However, I would like to respectfully suggest that the Aurora 88 in your picture is the model 800 not 810. Check it out on Aurora's online catalogue at http://www.aurorapen.it/penne

Please tell us more about your Aurora's nib. I find that an Aurora medium nib usually writes almost like a Western fine.

Edited by Mr Ink, 04 January 2009 - 08:57.


#11 Nikolaos

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Posted 04 January 2009 - 10:20

Thanks for the great review Andrea. I love both Aurora and OMAS pens. I do prefer my Arco Paragon old style compared to my 88 but they are both excellent pens.

Nikolaos

#12 FrankB

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Posted 04 January 2009 - 13:19

This is a really good review. Thank you for taking the time to do it.

I think a comparison like this shows how different we are as writers. I have tried both pens, and I will take the 88 every time. Are both good pens? Yes, they are. But I prefer the shape and feel of the 88, plus the ink window and the more cooperative piston. Plus, my 88 has a marvelous factory italic nib that I love!

#13 diplomat

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Posted 04 January 2009 - 19:29

QUOTE (Mr Ink @ Jan 4 2009, 09:56 AM) <{POST_SNAPBACK}>
However, I would like to respectfully suggest that the Aurora 88 in your picture is the model 800 not 810. Check it out on Aurora's online catalogue at http://www.aurorapen.it/penne

Please tell us more about your Aurora's nib. I find that an Aurora medium nib usually writes almost like a Western fine.


YES! Yes, of course it's an 800... the point is I do have an 810 too (the slim c/c version of the 88) and I somehow mix up the names... unfortunately now it's not possible to change the title I got, possibly MYU could do it... embarrassed_smile.gif

But thank you very much for pointing at this, gasp!

As for the nib sizes, you are right.
While the Omas is a "classic western" medium size, comparable to Pelikan, Parker, Visconti or Delta, the Auroras run on the thin side of the range and they are more similar to a Sailor medium. Besides, I found a difference between the same size range of Auroras (like the "mediums") which is uncommon in others producer. Dib, one of the most acknowledged Aurora FPN members, pointed out once that since every and each Aurora gold nibs are made manually, the tolerance is not that strict.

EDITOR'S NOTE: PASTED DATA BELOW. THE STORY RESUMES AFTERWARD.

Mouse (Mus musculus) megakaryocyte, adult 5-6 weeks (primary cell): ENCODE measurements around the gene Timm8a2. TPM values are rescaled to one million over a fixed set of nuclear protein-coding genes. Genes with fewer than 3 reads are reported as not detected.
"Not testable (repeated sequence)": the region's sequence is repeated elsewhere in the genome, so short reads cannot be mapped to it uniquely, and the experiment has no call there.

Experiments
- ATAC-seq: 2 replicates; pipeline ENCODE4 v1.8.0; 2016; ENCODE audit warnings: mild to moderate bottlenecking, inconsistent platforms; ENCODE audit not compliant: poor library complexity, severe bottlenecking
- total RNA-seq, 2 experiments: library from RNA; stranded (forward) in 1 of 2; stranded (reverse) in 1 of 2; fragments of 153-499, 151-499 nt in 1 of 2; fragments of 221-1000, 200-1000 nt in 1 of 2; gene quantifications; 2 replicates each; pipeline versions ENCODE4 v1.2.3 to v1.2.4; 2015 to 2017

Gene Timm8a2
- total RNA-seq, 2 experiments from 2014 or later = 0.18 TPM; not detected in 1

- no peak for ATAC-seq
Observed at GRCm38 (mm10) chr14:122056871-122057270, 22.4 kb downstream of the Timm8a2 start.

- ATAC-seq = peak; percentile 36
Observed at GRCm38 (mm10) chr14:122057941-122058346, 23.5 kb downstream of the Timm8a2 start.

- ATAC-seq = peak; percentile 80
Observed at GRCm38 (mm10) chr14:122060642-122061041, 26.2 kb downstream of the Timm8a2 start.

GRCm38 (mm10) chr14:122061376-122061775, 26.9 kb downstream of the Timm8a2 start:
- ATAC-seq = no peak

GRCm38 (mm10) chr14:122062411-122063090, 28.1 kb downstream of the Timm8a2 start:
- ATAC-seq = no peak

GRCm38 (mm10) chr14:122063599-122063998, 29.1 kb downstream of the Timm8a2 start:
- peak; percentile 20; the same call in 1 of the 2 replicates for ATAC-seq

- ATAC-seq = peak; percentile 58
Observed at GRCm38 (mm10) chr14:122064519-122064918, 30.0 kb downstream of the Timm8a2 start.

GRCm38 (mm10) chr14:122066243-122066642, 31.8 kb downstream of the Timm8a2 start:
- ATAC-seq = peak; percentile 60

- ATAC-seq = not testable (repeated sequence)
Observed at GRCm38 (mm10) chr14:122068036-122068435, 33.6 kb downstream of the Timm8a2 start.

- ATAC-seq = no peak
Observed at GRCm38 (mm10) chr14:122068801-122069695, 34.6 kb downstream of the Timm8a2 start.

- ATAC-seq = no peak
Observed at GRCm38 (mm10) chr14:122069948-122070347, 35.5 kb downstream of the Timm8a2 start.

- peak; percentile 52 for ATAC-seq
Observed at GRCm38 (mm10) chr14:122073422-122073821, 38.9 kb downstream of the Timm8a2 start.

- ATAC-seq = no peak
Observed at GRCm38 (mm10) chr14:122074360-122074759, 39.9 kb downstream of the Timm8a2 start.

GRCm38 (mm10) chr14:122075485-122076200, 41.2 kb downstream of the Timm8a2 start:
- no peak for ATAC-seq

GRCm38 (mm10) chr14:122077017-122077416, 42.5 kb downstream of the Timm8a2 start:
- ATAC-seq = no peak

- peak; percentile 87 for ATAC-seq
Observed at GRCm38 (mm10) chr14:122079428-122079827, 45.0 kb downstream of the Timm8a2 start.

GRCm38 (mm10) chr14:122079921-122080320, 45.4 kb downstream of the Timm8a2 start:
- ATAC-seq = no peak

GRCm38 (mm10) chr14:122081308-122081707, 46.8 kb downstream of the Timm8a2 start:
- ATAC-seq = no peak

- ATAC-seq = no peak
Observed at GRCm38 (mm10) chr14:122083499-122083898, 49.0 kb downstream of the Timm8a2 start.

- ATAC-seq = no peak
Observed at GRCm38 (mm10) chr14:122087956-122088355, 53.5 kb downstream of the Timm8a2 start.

p.s. thank you very much to everybody for your kind words! I will address some more request of widening later.

Cheers,

#14 diplomat

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Posted 05 January 2009 - 22:17

QUOTE (gary @ Jan 3 2009, 06:27 PM) <{POST_SNAPBACK}>
I would appreciate your further thoughts on ink windows and their necessity. It's a feature that provokes a "oh yeah, look at that" reaction, rather than it being any kind of priority when I look at pens, much less a flaw by its absence.


Hello Gary,
I like the window feature for two reasons:
  • It is useful, simple and plain; even though I am not a compulsive writer, I like to check the ink level regularly;
  • It's a nice design "complication", like in watches: you can live without an extra three chrono dials, but the presence of them makes for new challenges in design and scheme. I love when an ink window is well conceived and concealed in the barrel, like in the Meisterstucks or in Souverans, for example.

Thus I am ready to give more credit to a producer that takes the hassle to put an ink window rather than not.

QUOTE (gary @ Jan 3 2009, 06:27 PM) <{POST_SNAPBACK}>
Is it your experience that Omas piston stiffness is a brand characteristic?

Well, I just have another Omas piston filler: it's a 360 and I have no problem with that. The reason may be that in the 360 the knob is much larger.
From indirect experience (FPN members) I can say that the stiffness in old style Arte Italiana is a well known problem.

Hope that helps! Thank you very much for your word of appreciation.

Cheers,


#15 Sallent

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Posted 05 January 2009 - 23:53

Best review ever!!!

All hail Aurora notworthy1.gif
Ball-point pens are only good for filling out forms on a plane.

#16 hseltzer

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Posted 06 January 2009 - 02:03

This is the most amazing review of two pens that I have sort of looked at but never really considered . (Way outside current range $)

Thank you very much for enlightening us !

Hillel

#17 diplomat

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Posted 10 January 2009 - 16:41

QUOTE (Dr Ozzie @ Jan 6 2009, 12:53 AM) <{POST_SNAPBACK}>
Best review ever!!!

All hail Aurora notworthy1.gif



QUOTE (hseltzer @ Jan 6 2009, 03:03 AM) <{POST_SNAPBACK}>
This is the most amazing review of two pens that I have sort of looked at but never really considered . (Way outside current range $)

Thank you very much for enlightening us !

Hillel


Thank you for your comments guys!

I just realized that I did not mention the "Magic Reserve" feature on the Aurora. While not a "killer feature", I appreciate is there.
Ink window + Magic reserve = impossible to be surprised from the lack of ink!
Plus is another fountain pens gimmick design that an experienced user will love to have, at least as a conversation piece!

Ciao,



#18 PenFisher

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Posted 13 January 2009 - 04:14

Splendid review. Insightful, thoughtful and well composed. And congratulations on your various milestones and FPN experiences. Bravo!

#19 RedRob

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Posted 13 January 2009 - 22:11

Very thorough and interesting review. Thank you.

I personally prefer the Omas for the softer feel of their plastic (cotton resin) on the fingers, which makes it more comfortable when writing. But technically my Auroras have been far superior in my experience, if only they had softer, smoother nibs and a warmer tender platic... If I ever have a custom pen made, it would be an Optima in celluloid with a nice nib.

#20 Bill Smith

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Posted 13 January 2009 - 22:24

great review as I own a sterling silver capped full size 88 and a celuloid Paragon from the mid 1990's, both are my favourite Italian pens.